Nearly 1 in 4 Americans have pledged to live healthier by 2022, making it the number one New Year’s resolution. 1 in 5 people say they want to lose weight According to the Consumer Data website Statista.com.

Despite these good intentions, the weight continues to pile up. According to the U.S. Centers for Disease Control and Prevention, from 2017 to 2020, more than 2 of her 5 Americans were classified as obese with a BMI greater than 30, and 10 from 1999 to 2000. increased by more than

Until recently, those struggling to slim down could only count on limited help from the medicine cabinet.

three tablets Clinical trials approved by the US Food and Drug Administration have resulted in an average weight loss of approximately 5% to 10% of total body weight.

2014 ushered in a new era for Saxenda (liraglutide). Taken as a daily injection, it was the first in a class of drugs developed to treat diabetes and received FDA weight loss approval.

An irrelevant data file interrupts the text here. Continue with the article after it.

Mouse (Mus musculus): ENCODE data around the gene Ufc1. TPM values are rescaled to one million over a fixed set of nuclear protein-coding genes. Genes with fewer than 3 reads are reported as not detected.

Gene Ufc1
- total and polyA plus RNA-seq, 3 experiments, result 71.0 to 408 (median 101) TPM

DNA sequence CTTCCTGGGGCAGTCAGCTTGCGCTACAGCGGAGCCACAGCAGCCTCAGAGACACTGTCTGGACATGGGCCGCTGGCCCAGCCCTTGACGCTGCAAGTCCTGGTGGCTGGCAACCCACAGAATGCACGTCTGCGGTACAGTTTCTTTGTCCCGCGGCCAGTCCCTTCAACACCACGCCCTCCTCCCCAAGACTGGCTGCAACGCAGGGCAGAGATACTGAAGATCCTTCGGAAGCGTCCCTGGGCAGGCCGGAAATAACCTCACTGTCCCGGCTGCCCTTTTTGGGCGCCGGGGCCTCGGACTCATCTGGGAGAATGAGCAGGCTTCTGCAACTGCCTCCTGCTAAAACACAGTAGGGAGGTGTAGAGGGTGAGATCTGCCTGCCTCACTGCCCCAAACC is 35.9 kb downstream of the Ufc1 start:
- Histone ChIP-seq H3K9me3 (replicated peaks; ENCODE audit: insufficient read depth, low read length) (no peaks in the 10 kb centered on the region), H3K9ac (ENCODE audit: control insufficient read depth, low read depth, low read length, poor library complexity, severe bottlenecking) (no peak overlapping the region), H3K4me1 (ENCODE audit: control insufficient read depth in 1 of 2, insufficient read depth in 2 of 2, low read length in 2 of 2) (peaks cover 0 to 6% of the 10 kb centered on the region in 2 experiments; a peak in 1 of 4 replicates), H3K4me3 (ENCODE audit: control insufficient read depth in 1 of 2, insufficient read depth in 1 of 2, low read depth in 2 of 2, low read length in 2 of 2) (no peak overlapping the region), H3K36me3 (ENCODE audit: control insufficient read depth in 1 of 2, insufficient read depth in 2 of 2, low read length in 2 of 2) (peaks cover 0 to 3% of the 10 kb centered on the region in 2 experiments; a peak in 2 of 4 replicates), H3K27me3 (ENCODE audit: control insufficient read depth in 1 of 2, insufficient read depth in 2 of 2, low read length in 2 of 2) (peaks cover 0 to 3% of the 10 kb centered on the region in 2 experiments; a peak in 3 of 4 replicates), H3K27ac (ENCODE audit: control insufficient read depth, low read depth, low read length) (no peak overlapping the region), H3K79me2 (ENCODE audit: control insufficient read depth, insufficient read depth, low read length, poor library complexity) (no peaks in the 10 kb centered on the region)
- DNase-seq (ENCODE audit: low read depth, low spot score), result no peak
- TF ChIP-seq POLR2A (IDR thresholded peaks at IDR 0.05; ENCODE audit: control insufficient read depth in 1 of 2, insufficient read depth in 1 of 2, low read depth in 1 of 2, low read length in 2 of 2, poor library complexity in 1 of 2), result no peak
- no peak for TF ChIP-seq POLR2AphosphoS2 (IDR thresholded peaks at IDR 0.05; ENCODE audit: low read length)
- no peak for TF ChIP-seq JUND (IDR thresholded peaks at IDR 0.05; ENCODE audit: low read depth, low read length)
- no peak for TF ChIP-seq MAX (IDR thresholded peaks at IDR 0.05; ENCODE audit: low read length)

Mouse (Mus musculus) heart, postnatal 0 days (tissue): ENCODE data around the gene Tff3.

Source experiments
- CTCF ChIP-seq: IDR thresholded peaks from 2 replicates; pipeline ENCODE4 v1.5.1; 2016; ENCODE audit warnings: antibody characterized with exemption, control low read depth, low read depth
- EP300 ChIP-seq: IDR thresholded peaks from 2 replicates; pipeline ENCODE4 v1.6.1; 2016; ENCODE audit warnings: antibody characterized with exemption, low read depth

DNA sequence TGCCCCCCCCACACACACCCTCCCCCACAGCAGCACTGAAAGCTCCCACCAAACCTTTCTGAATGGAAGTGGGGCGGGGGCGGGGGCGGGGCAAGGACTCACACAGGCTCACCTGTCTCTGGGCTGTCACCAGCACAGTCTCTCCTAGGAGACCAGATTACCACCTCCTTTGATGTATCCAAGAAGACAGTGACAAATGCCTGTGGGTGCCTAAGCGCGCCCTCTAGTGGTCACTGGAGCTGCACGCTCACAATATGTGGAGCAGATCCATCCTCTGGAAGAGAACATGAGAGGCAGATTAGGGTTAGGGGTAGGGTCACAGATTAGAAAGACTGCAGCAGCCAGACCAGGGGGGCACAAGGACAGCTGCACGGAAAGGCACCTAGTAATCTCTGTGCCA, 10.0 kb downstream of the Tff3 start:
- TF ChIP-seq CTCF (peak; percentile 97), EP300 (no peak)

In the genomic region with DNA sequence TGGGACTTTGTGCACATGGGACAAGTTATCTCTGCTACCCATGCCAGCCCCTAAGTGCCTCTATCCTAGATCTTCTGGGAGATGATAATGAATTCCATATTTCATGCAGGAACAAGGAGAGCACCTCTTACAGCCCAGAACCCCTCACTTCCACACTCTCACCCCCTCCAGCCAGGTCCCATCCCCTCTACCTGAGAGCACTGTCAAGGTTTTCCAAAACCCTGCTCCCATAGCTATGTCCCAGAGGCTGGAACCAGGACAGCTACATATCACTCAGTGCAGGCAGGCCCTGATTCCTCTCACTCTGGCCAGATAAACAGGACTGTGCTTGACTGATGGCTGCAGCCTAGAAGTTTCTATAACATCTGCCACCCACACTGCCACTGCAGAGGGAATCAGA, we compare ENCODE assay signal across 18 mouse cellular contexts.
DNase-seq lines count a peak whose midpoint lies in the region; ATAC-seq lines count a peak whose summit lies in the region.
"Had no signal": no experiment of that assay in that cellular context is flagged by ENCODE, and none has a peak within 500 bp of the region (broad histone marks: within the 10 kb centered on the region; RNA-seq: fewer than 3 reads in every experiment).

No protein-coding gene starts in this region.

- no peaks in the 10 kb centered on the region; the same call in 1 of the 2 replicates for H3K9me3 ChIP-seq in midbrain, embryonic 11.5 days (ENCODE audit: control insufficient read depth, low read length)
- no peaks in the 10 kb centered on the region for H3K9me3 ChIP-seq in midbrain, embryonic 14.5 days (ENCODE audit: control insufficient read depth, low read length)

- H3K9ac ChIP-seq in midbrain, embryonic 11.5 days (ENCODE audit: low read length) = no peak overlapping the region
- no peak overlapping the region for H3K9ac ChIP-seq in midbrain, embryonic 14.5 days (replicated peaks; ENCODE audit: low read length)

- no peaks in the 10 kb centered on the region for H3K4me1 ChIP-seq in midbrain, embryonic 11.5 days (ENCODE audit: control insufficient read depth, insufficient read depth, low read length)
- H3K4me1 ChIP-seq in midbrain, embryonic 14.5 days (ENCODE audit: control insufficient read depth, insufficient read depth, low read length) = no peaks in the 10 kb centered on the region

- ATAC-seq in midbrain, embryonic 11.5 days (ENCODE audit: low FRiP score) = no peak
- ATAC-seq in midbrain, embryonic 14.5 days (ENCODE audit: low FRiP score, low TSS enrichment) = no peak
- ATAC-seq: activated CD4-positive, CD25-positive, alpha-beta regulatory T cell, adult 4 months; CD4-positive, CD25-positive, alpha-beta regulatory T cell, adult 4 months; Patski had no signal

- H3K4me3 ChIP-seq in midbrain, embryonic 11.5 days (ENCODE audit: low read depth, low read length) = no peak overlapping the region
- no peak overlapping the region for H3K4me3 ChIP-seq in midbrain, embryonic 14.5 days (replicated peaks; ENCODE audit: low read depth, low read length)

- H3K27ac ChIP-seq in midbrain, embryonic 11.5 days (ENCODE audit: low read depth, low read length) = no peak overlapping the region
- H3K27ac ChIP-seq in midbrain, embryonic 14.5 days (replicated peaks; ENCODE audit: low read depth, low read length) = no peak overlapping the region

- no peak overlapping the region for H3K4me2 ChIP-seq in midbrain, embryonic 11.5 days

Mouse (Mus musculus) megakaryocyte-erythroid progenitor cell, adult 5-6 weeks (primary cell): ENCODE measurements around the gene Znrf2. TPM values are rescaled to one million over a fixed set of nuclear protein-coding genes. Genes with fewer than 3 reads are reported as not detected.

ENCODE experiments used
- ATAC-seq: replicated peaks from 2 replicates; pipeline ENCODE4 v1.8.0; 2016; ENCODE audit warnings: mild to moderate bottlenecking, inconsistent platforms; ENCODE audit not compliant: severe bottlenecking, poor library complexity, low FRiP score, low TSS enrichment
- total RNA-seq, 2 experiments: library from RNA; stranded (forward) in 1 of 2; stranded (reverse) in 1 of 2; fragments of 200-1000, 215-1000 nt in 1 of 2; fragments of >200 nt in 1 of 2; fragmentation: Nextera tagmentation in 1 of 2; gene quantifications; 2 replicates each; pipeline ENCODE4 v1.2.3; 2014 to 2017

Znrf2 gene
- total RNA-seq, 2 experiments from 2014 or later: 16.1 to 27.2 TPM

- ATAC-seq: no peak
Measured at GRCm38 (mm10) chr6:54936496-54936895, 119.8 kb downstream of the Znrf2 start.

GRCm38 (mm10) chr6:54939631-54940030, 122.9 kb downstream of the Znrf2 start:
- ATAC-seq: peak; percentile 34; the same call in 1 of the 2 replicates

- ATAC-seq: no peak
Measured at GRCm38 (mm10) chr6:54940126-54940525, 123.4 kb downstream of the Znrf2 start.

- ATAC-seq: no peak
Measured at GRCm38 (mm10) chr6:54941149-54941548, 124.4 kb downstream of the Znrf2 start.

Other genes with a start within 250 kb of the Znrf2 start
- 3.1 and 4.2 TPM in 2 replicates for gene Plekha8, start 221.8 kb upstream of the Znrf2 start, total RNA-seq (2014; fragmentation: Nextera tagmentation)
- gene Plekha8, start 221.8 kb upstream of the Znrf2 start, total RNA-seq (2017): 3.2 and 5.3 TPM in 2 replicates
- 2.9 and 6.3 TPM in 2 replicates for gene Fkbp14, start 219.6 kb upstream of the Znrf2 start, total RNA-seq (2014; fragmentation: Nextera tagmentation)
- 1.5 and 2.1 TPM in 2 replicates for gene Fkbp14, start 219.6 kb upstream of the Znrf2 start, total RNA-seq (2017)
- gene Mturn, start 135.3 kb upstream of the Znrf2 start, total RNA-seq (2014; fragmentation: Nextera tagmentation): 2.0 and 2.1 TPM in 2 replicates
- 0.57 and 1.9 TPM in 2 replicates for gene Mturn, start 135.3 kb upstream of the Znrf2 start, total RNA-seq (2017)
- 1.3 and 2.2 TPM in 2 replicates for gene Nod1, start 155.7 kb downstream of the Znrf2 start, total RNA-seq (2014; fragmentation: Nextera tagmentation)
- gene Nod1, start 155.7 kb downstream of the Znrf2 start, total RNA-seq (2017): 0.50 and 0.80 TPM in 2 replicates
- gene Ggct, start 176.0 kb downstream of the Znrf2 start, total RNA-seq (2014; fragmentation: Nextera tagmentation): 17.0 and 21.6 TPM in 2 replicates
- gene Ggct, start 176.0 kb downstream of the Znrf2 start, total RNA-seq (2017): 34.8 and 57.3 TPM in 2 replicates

It belongs to a relatively new family of drugs that mimic the effects of an appetite-regulating hormone called GLP-1. These drugs work by stimulating the release of insulin, which helps lower blood sugar levels. It also slows down the passage of food through the intestine.

Mitchell said of the GLP-1 agonist he takes, Ozempic: “You don’t want to eat.”

Ozempic, or semaglutide, a more potent cousin of liraglutide. Instead of daily injections, semaglutide is administered to him once a week. The FDA approved it for diabetes management under the brand name Ozempic in 2017 and Wegovy for weight loss in 2021.

Wegovy became a runaway hit with celebrity references and social media posts showing surprising changes before and after. Elon Musk on Twitter Wegovy credited due to his own recent weight loss.

Studies suggest that the drug may help reduce an average of 10% to 15% of starting weight.

But shortly after Novo Nordisk launched Wegovy, Wegovy ran into shortfalls when the Brussels-based company that commissioned it to fill the syringes was flagged by the FDA over quality issues. Drug production has stopped, and shortages that should have been resolved this year continue.

Wegovy should be taken both to lose weight and to maintain it. Studies show that the weight lost can be regained when people stop using it.

“We had many patients who started Wegovy but were not able to continue,” said Kimberly Gudzune, M.D., medical director of the American College of Obesity Medicine.